I didn’t stop there. I decided to use this idea to expand my card system. For so long I memorized cards individually. Each card was a single image and I would make little 3-card stories to chunk more cards into one image (the PAO system, read more here). After years of practice and training, that system took me to 32 seconds in practice, but no further. I wanted to get faster, and that meant coming up with a more complex card memorizing system. Instead of each card being a single image, I’d have to one-up it by making each pair an image. That’s over 2700 images I’d need to create!
Coming up with my 2-card per image system took a monstrous year of hard work to figure out. Basically it works the same way as the numbers. To keep it simple for now (these were the first steps I took when creating the system), I worked with only the number cards (A,1,2,3,4,5,6,7,8,9), no face cards. Each pair of cards would read as the numbers on them. Those would be the 2-digit number (ex. AA = 11, 29 = 29 – it’s pretty self-explanatory). The pair of suits would then translate to a digit that I would place before the 2-digit number (just like in the number system) to make the card a 3-digit number. I would basically be taking pairs of cards and turning them into 3-digit numbers – numbers I already had images for because of my numbers system mentioned above. The only problem was that suit pairs have 16 combinations, not 10. So using my 1000 images for all the suit pairs that went up to 10, I came up with the remaining 6 images for each category by coming up with 6 more guards and 6 more big men (for 23 and 34 at least). It also meant coming up with a system for translating suit pairs into a hexadecimal system (that’s a number system based on 16 rather than 10, FYI). Here’s how it works:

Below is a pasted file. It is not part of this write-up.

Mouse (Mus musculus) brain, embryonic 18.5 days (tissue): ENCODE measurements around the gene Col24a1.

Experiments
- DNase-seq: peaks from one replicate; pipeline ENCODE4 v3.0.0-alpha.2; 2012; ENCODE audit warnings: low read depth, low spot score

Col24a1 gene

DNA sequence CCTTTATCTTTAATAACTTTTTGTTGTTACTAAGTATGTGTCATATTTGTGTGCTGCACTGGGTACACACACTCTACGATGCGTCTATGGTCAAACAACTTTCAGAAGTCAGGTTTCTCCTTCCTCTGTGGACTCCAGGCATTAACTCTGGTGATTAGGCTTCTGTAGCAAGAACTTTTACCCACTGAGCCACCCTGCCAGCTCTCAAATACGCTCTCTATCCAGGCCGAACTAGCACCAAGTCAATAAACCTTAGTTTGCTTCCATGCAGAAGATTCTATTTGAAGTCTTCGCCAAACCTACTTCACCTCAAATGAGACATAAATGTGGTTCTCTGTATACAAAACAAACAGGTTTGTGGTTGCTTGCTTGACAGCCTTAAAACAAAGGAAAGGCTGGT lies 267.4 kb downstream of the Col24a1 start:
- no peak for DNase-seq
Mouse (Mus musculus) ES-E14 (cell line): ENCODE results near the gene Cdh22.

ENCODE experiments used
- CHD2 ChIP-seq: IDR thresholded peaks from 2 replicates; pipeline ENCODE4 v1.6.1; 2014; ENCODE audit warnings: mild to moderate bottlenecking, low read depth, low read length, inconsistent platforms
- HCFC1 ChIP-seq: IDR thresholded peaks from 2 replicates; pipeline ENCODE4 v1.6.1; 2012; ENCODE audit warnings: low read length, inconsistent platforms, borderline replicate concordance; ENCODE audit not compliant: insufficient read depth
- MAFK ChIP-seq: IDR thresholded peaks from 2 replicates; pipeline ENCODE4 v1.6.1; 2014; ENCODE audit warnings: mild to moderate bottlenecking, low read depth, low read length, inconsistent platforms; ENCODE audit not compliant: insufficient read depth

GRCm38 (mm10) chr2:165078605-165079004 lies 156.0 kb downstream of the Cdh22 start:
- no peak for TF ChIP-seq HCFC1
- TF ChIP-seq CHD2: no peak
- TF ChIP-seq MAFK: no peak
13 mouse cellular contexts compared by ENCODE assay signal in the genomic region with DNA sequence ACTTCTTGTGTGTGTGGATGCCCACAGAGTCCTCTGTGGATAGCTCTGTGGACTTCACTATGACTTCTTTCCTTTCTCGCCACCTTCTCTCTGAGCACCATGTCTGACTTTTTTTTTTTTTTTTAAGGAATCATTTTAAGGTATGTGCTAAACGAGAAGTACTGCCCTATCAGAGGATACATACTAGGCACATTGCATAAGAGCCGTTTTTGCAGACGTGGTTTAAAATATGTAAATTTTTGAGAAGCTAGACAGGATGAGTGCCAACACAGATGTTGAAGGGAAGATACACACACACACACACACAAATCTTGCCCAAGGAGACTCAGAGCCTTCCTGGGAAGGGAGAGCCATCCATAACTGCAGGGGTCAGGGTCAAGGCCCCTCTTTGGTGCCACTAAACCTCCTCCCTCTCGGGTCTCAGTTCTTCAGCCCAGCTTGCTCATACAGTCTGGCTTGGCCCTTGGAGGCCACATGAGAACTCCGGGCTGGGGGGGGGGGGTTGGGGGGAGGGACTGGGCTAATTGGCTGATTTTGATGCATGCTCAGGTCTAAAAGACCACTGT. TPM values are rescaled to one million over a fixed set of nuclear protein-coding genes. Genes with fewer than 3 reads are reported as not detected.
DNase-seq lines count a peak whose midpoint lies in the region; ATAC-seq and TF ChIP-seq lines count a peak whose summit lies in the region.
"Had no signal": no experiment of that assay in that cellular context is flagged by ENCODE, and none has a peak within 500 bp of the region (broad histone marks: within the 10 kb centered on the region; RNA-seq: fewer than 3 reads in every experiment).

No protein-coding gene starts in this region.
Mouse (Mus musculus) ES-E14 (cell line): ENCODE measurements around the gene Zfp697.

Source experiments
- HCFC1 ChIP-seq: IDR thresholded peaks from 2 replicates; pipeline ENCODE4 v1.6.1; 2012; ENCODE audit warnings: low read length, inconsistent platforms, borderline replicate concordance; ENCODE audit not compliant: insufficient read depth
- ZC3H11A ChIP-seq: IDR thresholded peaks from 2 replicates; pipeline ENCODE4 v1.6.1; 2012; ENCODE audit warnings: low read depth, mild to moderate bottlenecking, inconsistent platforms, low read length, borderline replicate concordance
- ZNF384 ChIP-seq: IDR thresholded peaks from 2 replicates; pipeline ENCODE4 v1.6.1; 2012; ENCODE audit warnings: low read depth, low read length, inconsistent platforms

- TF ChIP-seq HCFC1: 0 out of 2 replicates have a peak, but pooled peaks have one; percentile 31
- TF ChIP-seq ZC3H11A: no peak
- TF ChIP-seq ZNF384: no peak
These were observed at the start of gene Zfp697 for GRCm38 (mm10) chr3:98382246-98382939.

(d = diamond, c = clubs, h = hearts, s = spades)
0 = DD
1 = HH
2 = SS
3 = CC
4 = SD
5 = SH
6 = SC
7 = CD
8 = CH
9 = CS
A = DH
B = DS
C = DC
D = HD
E = HS
F = HC
Why? Because I said so. It’s the way I like it (there is SOME rhyme and reason to it, but I’ll let you figure that out on your own). Because this Miami Heat season was so memorable, I decided to include everyone from the roster in those additional 6 images for the 24s and 34s. Shane Battier became 2 of Diamonds/4 of Spades (DS suit pair = b = Battier = B24). Mario Chalmers became 2 of Diamonds/4 of Clubs (DC suit pair = c = Chalmers = C24). Mike Miller became 2 of Hearts/4 of Spades (HS suit pair = l = mike miLLer = E24). Joel Anthony became 3 of Diamonds/4 of Hearts (DH suit pair = a = joel Anthony = A34).
Pretty cool, right? Eh…..you’re probably thinking this is down-right, impossibly complicated. Well honestly, it is. But once I learned it (and I’m still in the process of fully learning it, mind you) it became second nature. Over time with practice, the cards and numbers become the images themselves and the translation isn’t needed anymore. At least remembering the 24s and 34s have just become a lot easier, all thanks to the fact that these guys just became that much more memorable last night.